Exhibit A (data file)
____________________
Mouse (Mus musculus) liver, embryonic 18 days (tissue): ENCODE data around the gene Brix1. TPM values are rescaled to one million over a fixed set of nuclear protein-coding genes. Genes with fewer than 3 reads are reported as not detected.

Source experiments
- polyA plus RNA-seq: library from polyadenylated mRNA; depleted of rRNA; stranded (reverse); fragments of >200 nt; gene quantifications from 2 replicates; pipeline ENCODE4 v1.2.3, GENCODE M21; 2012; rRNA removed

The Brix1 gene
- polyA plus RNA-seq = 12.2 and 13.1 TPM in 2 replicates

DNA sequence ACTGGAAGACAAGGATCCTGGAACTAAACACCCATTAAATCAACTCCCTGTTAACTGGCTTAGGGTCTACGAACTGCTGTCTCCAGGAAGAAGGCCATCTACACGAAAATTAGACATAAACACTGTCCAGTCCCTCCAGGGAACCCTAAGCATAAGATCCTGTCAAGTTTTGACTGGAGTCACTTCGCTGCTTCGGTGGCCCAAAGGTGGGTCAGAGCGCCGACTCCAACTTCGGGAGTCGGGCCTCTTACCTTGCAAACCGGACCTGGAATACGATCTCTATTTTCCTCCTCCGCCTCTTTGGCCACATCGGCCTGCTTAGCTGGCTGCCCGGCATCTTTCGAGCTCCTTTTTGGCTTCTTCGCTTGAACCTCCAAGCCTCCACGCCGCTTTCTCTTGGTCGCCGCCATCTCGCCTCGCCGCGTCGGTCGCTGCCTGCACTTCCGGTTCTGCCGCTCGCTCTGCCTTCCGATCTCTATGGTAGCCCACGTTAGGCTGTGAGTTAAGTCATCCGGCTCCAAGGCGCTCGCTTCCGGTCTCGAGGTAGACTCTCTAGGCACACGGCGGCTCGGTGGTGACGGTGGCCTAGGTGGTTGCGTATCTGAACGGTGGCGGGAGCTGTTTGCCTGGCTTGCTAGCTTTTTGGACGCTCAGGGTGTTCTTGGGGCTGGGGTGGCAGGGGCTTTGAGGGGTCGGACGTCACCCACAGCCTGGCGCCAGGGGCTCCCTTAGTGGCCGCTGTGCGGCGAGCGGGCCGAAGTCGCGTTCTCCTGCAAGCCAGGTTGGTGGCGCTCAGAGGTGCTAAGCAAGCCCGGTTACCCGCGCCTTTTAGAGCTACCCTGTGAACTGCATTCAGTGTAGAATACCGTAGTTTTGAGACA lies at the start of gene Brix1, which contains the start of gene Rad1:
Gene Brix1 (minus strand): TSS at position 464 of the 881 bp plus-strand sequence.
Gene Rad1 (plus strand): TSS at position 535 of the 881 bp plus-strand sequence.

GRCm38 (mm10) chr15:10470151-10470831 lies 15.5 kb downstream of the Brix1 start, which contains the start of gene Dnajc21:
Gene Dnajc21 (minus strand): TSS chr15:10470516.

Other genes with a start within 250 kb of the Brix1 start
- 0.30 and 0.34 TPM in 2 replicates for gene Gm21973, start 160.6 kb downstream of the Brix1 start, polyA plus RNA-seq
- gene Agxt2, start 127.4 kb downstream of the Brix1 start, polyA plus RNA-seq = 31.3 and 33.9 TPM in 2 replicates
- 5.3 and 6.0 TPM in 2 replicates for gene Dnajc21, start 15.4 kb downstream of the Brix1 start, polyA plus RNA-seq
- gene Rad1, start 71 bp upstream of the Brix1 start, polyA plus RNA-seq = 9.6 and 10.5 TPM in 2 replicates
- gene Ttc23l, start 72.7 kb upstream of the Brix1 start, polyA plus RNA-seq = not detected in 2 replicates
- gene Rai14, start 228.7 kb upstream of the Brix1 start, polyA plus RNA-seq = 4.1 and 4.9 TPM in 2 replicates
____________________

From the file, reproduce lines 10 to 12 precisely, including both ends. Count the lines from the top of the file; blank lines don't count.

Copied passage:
Gene Dnajc21 (minus strand): TSS chr15:10470516.

Other genes with a start within 250 kb of the Brix1 start
- 0.30 and 0.34 TPM in 2 replicates for gene Gm21973, start 160.6 kb downstream of the Brix1 start, polyA plus RNA-seq